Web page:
Updates from Monday, July 28
Klay Thompson is confident he will still be with the Golden State Warriors next season amid the Kevin Love trade talk.
The Warriors have spoken with the Minnesota Timberwolves about acquiring Love, but also have strong competition from the Cleveland Cavaliers, Chicago Bulls, Boston Celtics and New York Knicks. Golden State has balked at moving its starting shooting guard and Thompson said he 'got that vibe' from new Warriors coach Steve Kerr that he wouldn't be traded.
'We got a good core. I feel we have one of the better backcourts in the league,' Thompson, referring to his backcourt mate Stephen Curry, told Yahoo Sports on Sunday.
'I feel like we have a team that can do big things. Health is going to be huge, but I feel like we can make big strides this year.
'The fact that I haven't been traded yet makes me feel comfortable. That speaks for itself.'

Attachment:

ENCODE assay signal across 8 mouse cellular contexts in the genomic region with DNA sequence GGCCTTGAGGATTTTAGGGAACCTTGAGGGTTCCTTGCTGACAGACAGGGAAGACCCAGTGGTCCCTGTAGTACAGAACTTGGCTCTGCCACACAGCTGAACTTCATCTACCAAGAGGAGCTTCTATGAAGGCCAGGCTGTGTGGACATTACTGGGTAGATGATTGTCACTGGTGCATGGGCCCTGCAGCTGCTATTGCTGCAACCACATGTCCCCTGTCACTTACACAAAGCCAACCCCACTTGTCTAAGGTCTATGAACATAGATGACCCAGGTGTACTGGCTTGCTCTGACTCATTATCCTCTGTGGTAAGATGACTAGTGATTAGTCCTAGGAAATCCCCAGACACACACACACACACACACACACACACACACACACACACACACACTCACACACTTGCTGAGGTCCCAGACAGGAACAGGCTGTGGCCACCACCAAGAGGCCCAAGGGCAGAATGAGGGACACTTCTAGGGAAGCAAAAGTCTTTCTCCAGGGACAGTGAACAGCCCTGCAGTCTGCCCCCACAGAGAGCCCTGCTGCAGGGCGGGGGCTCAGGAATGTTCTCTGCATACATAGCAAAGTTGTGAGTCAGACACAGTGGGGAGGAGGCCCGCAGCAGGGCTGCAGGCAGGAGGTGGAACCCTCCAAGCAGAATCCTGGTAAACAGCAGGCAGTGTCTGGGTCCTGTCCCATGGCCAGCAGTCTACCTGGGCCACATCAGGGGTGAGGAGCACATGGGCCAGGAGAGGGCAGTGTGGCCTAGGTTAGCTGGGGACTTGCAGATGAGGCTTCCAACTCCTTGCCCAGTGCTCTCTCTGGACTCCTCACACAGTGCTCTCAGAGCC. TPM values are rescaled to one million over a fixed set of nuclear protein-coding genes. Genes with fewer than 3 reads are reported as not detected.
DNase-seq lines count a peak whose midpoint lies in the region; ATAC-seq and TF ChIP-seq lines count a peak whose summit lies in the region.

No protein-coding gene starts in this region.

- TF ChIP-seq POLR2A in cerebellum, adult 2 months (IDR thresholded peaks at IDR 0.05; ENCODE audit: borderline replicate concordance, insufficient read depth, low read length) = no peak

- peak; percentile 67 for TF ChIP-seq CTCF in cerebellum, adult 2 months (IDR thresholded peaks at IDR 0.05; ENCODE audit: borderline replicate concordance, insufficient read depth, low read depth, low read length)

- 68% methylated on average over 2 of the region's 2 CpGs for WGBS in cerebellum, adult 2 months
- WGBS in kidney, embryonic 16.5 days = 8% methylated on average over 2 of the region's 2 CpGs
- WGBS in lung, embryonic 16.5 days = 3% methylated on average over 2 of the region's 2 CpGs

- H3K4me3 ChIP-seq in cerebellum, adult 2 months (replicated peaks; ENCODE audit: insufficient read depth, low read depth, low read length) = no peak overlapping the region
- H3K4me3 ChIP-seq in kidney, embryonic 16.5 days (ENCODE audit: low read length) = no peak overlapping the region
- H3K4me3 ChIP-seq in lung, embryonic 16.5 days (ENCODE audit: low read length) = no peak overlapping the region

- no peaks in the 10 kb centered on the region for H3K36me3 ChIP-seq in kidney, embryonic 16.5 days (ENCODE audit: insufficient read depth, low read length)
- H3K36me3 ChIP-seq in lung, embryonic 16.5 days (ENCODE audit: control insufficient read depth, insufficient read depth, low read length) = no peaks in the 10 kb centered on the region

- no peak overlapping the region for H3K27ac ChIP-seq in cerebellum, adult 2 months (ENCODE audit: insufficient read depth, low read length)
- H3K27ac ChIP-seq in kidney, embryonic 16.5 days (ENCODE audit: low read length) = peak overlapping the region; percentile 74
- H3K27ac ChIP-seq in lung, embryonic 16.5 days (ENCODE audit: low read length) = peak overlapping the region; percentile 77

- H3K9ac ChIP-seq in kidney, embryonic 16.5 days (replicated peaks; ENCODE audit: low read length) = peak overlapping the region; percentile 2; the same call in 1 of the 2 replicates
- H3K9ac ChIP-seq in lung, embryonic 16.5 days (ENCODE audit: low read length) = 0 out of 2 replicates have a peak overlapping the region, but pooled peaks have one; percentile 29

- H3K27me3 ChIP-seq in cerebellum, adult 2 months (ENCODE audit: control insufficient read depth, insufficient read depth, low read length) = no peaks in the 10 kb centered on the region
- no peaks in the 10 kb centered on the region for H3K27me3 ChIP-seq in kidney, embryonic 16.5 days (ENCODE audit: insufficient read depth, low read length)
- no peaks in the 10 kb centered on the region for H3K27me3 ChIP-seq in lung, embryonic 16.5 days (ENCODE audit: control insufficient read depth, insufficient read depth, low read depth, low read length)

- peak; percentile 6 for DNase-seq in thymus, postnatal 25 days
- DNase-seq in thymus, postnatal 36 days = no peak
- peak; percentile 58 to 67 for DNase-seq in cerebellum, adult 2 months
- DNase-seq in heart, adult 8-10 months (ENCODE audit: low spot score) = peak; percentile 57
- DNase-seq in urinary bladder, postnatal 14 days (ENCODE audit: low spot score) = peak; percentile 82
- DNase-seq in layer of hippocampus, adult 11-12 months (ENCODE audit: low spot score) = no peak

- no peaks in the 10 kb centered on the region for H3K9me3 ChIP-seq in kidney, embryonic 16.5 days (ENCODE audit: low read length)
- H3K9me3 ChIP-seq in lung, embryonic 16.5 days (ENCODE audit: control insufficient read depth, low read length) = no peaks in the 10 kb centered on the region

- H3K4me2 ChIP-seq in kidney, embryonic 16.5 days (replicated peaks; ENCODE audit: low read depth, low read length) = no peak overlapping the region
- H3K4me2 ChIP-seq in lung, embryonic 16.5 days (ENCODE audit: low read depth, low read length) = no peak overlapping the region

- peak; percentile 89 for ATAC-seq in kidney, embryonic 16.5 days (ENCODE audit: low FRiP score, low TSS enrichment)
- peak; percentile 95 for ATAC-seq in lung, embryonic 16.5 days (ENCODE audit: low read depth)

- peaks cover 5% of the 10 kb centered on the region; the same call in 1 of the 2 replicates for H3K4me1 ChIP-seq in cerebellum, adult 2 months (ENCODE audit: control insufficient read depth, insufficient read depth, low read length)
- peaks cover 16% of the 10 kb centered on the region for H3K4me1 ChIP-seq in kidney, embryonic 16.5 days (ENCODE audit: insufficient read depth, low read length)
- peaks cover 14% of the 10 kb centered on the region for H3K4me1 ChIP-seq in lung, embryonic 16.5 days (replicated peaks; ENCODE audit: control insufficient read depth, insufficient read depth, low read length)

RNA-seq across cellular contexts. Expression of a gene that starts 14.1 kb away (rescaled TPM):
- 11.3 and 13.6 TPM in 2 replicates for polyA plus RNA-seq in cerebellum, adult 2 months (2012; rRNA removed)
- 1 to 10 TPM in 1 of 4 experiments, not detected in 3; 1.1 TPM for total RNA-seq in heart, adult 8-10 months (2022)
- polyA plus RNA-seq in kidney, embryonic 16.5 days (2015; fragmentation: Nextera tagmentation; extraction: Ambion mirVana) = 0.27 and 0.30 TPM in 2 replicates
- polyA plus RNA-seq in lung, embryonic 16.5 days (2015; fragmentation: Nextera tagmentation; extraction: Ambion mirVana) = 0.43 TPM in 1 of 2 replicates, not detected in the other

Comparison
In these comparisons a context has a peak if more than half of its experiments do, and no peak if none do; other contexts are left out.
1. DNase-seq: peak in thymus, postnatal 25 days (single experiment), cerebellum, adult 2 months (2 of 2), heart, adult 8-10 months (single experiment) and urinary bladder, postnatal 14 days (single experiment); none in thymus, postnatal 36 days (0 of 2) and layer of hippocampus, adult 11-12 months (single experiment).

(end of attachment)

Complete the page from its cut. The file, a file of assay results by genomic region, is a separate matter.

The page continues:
Updates from Sunday, July 20
Sam Amick of USA Today reports why the Warriors are hesitant to acquire Kevin Love in a deal surrounding Klay Thompson:
The Minnesota Timberwolves forward who wants to wear a new jersey will suit up for Team USA later this month, as will the Golden State Warriors point guard whose team has been debating this notion of trading for Love for so long now. But as the days have continued to pass without a deal, and as the Cleveland Cavaliers have continued to ask themselves similar questions about Love and what price they're willing to pay to land him, this much has become clear: The Warriors still care about defense — a lot.